Dior brings bursts of color and retro vibes to Paris Fashion Week


Guests presenting health cards on their cellphones had their temperatures checked and were greeted by guards under the marquee in the Tuileries Gardens where spectators gathered to watch the stream of arrivals, including the star of the K-pop Jisoo.

Dozens of brands will present their collections to an in-person audience in the French capital until October 5, closing a month that saw the return of fashion events filled with celebrities and screaming fans in New York, London and Milan after months of pandemic disruption.

“During the pandemic crisis, we made a lot of video films. I think it’s not the same, I think it’s completely different because fashion is something you do on a stage,” Maria Grazia Chiuri, designer of women’s clothing for the LVMH group (LVMH.PA), said in an interview.

The designer was inspired by the house’s collections under the creative leadership of Marc Bohan, known for modernizing styles by loosening silhouettes in the 1960s and 1970s.

Chiuri swapped Dior’s iconic fitted Bar jackets for short, boxy cuts, rounding the shoulders and pairing them with mini skirts and Bermuda shorts. She wove technical fabrics like diving gear, which added a sporty touch to the range of looks in contrasting colors matching tailored coats to dresses.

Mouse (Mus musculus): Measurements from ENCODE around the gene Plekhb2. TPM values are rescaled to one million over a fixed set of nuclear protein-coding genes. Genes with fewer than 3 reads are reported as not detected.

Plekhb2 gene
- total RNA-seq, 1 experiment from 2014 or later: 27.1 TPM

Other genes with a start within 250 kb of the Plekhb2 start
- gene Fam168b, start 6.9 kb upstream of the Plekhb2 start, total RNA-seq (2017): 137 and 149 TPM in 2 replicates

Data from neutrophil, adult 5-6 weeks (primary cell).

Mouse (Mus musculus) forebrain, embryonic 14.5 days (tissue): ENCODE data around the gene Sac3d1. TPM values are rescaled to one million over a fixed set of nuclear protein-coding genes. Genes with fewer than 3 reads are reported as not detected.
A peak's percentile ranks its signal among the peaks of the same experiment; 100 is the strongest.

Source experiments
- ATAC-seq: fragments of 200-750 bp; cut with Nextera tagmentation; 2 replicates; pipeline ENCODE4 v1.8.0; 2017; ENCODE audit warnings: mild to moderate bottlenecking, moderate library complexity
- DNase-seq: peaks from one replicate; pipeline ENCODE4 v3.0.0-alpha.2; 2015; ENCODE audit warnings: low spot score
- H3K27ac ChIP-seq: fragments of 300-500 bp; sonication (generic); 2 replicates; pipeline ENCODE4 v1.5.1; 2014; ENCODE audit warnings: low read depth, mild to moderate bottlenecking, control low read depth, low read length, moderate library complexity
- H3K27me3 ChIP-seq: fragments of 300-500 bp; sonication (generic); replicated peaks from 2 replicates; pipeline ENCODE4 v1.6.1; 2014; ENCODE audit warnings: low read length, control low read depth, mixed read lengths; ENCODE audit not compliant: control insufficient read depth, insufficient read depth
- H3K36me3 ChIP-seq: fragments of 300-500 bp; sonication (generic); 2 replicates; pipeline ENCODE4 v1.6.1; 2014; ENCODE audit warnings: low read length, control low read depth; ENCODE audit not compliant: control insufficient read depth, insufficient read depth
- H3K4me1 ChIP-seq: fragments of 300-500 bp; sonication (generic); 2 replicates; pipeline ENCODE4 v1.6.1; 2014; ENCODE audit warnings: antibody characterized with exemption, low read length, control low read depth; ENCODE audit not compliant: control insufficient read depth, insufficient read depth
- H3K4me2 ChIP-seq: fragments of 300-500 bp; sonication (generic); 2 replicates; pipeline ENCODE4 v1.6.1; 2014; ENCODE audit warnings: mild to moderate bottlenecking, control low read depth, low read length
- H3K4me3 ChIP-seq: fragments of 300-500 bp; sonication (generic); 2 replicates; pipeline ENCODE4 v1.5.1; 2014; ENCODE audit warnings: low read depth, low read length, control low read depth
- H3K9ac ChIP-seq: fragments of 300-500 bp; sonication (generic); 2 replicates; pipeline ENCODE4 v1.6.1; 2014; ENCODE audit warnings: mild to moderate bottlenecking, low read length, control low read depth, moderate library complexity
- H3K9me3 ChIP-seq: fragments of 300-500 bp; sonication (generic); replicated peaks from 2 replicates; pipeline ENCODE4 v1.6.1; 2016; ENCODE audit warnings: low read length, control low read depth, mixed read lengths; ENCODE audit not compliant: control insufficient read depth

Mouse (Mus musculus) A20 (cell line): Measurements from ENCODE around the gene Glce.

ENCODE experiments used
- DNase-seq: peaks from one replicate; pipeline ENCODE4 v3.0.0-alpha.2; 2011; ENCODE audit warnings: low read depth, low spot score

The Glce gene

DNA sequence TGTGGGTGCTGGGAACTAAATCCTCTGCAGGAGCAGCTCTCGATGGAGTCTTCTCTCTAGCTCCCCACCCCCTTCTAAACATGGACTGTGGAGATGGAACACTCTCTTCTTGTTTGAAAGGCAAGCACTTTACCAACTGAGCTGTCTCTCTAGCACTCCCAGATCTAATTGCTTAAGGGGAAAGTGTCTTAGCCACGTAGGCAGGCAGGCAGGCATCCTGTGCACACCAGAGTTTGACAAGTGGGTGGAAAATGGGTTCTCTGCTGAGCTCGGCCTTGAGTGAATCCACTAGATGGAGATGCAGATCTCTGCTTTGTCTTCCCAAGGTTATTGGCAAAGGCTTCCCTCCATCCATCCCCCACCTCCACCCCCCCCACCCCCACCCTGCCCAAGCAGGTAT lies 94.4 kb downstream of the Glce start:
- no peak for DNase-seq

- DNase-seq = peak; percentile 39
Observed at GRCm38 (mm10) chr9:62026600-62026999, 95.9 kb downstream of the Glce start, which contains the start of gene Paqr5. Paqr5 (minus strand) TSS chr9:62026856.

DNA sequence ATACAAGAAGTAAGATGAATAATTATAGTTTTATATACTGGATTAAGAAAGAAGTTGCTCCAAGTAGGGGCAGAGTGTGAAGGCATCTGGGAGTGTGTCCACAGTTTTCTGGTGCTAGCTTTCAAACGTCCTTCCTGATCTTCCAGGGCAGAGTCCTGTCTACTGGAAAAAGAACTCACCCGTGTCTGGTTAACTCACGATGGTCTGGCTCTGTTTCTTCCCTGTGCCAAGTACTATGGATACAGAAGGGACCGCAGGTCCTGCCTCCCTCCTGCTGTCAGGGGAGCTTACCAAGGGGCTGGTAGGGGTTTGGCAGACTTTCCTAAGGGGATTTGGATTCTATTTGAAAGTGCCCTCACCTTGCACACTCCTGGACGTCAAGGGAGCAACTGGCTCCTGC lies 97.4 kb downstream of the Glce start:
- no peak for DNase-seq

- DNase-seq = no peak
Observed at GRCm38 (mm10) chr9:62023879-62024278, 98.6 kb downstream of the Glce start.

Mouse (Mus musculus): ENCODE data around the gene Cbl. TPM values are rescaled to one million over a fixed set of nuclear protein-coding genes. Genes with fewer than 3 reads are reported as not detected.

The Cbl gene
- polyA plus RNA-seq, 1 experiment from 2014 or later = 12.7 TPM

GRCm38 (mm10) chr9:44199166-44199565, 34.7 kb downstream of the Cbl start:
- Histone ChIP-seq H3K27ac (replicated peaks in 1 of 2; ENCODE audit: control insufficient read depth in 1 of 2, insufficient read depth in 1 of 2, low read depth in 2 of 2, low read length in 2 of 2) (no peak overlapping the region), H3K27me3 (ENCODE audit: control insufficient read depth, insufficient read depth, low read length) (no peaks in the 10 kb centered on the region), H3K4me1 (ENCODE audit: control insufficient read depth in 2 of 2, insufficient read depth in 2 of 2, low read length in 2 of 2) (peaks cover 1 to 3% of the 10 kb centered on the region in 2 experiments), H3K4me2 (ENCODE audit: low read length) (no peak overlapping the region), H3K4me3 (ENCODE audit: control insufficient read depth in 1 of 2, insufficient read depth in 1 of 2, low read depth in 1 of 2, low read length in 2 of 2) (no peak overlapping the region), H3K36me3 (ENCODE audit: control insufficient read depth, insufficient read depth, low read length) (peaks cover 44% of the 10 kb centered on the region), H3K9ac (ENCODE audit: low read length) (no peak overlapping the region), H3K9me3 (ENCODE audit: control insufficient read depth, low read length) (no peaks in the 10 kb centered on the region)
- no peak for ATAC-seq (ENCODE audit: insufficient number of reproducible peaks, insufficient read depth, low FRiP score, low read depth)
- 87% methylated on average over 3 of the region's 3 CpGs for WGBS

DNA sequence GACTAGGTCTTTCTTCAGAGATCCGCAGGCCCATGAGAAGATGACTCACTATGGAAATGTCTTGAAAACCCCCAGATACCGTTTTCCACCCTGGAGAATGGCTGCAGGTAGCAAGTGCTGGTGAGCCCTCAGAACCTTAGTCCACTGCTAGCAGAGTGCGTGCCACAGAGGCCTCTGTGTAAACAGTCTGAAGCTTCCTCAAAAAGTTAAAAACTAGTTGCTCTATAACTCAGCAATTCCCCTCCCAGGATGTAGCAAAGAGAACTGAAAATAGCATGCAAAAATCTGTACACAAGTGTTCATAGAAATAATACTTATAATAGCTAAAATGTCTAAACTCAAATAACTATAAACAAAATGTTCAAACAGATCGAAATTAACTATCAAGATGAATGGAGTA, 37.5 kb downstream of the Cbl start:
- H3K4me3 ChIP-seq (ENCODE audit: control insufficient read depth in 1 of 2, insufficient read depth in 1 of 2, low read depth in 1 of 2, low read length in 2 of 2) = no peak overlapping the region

“I bring that reference in the silhouette, in the bold color and it’s also very graphic,” Chiuri said.

The designer redesigned the era’s go-go boots and low-heeled Mary Jane shoes, offering them in hot pink and bright orange, with white laces and rubber soles.

The designs included neon leopard prints and pastel camouflages as well as animal images that were enlarged and applied with embroidery techniques. Logos were stamped on the back of the silky boxing uniforms in emerald green and electric blue.

Models in bouncy ponytails circled a parade resembling a board game, decorated with artwork by Rome-based artist Anna Paparatti that broadcast ironic messages, such as “The Game of the nonsense”.

“The essence of fashion is also a game, people use clothes to perform, to describe themselves, to have fun,” Chiuri said.

Sitting side by side on risers, the audience listened to live music by electro-pop musicians Il Quadro di Troisi.

“It’s a strange new world. It’s different, but it’s also encouraging that we’ve found a way to all be together and experience the world of fashion,” said actress Rachel Brosnahan, who attended from New York.

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